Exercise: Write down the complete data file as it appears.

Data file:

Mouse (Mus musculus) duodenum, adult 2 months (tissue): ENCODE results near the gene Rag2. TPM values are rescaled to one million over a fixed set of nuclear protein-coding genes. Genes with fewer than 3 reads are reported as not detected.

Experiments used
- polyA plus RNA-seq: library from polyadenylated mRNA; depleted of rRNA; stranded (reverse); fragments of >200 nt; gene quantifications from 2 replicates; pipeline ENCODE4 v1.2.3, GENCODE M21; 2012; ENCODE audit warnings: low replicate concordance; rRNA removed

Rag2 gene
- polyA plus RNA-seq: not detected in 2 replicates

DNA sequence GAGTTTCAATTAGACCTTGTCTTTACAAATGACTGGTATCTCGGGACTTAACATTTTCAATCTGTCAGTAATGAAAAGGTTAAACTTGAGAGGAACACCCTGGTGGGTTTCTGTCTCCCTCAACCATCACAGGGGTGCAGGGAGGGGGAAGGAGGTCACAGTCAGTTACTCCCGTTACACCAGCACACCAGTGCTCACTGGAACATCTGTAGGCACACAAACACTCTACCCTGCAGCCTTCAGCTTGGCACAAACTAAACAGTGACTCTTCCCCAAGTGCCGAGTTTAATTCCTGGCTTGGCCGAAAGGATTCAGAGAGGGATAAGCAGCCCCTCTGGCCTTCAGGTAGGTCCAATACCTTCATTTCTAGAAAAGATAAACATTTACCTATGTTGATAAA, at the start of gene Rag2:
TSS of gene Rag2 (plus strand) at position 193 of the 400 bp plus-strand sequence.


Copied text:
Mouse (Mus musculus) duodenum, adult 2 months (tissue): ENCODE results near the gene Rag2. TPM values are rescaled to one million over a fixed set of nuclear protein-coding genes. Genes with fewer than 3 reads are reported as not detected.

Experiments used
- polyA plus RNA-seq: library from polyadenylated mRNA; depleted of rRNA; stranded (reverse); fragments of >200 nt; gene quantifications from 2 replicates; pipeline ENCODE4 v1.2.3, GENCODE M21; 2012; ENCODE audit warnings: low replicate concordance; rRNA removed

Rag2 gene
- polyA plus RNA-seq: not detected in 2 replicates

DNA sequence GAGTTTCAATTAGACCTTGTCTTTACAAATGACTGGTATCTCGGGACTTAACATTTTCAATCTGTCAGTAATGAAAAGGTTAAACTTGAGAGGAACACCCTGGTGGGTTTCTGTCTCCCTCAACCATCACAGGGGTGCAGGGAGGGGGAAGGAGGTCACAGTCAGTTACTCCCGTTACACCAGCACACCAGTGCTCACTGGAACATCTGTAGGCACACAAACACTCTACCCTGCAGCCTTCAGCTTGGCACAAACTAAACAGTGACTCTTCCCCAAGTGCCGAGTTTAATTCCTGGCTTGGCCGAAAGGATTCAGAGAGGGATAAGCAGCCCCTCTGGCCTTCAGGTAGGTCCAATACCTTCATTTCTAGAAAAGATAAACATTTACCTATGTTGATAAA, at the start of gene Rag2:
TSS of gene Rag2 (plus strand) at position 193 of the 400 bp plus-strand sequence.